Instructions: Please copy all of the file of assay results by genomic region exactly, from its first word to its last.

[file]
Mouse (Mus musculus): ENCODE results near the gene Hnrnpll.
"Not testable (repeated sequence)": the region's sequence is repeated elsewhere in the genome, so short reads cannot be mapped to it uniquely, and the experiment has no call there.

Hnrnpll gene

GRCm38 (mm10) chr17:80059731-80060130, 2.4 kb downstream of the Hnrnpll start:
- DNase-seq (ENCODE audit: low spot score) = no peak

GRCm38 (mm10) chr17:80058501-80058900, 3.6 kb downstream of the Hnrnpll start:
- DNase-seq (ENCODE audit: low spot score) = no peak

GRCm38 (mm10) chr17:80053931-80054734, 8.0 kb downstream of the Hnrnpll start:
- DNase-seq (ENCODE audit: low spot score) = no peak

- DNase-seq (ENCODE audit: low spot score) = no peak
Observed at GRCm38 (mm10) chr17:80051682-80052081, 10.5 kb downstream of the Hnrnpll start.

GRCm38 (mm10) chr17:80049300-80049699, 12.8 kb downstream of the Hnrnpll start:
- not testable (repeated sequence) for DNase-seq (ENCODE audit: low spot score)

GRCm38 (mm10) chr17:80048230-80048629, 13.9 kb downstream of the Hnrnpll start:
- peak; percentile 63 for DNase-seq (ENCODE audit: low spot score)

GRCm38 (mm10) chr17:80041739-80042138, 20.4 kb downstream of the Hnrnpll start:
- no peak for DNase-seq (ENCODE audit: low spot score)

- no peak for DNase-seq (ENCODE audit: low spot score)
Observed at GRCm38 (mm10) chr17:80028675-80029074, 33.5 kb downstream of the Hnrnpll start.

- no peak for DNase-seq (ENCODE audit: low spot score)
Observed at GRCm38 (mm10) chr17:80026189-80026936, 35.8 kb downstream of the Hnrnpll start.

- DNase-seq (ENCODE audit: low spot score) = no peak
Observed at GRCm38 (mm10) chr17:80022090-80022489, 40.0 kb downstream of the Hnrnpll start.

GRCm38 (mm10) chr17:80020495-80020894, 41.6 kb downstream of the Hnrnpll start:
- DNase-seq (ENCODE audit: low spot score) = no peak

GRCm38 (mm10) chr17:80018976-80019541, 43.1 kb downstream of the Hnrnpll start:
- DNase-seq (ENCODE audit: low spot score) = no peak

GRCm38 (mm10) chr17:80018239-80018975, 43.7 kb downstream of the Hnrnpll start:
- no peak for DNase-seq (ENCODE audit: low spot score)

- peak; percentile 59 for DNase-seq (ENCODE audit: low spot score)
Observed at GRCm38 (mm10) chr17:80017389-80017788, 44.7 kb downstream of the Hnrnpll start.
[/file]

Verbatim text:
Mouse (Mus musculus): ENCODE results near the gene Hnrnpll.
"Not testable (repeated sequence)": the region's sequence is repeated elsewhere in the genome, so short reads cannot be mapped to it uniquely, and the experiment has no call there.

Hnrnpll gene

GRCm38 (mm10) chr17:80059731-80060130, 2.4 kb downstream of the Hnrnpll start:
- DNase-seq (ENCODE audit: low spot score) = no peak

GRCm38 (mm10) chr17:80058501-80058900, 3.6 kb downstream of the Hnrnpll start:
- DNase-seq (ENCODE audit: low spot score) = no peak

GRCm38 (mm10) chr17:80053931-80054734, 8.0 kb downstream of the Hnrnpll start:
- DNase-seq (ENCODE audit: low spot score) = no peak

- DNase-seq (ENCODE audit: low spot score) = no peak
Observed at GRCm38 (mm10) chr17:80051682-80052081, 10.5 kb downstream of the Hnrnpll start.

GRCm38 (mm10) chr17:80049300-80049699, 12.8 kb downstream of the Hnrnpll start:
- not testable (repeated sequence) for DNase-seq (ENCODE audit: low spot score)

GRCm38 (mm10) chr17:80048230-80048629, 13.9 kb downstream of the Hnrnpll start:
- peak; percentile 63 for DNase-seq (ENCODE audit: low spot score)

GRCm38 (mm10) chr17:80041739-80042138, 20.4 kb downstream of the Hnrnpll start:
- no peak for DNase-seq (ENCODE audit: low spot score)

- no peak for DNase-seq (ENCODE audit: low spot score)
Observed at GRCm38 (mm10) chr17:80028675-80029074, 33.5 kb downstream of the Hnrnpll start.

- no peak for DNase-seq (ENCODE audit: low spot score)
Observed at GRCm38 (mm10) chr17:80026189-80026936, 35.8 kb downstream of the Hnrnpll start.

- DNase-seq (ENCODE audit: low spot score) = no peak
Observed at GRCm38 (mm10) chr17:80022090-80022489, 40.0 kb downstream of the Hnrnpll start.

GRCm38 (mm10) chr17:80020495-80020894, 41.6 kb downstream of the Hnrnpll start:
- DNase-seq (ENCODE audit: low spot score) = no peak

GRCm38 (mm10) chr17:80018976-80019541, 43.1 kb downstream of the Hnrnpll start:
- DNase-seq (ENCODE audit: low spot score) = no peak

GRCm38 (mm10) chr17:80018239-80018975, 43.7 kb downstream of the Hnrnpll start:
- no peak for DNase-seq (ENCODE audit: low spot score)

- peak; percentile 59 for DNase-seq (ENCODE audit: low spot score)
Observed at GRCm38 (mm10) chr17:80017389-80017788, 44.7 kb downstream of the Hnrnpll start.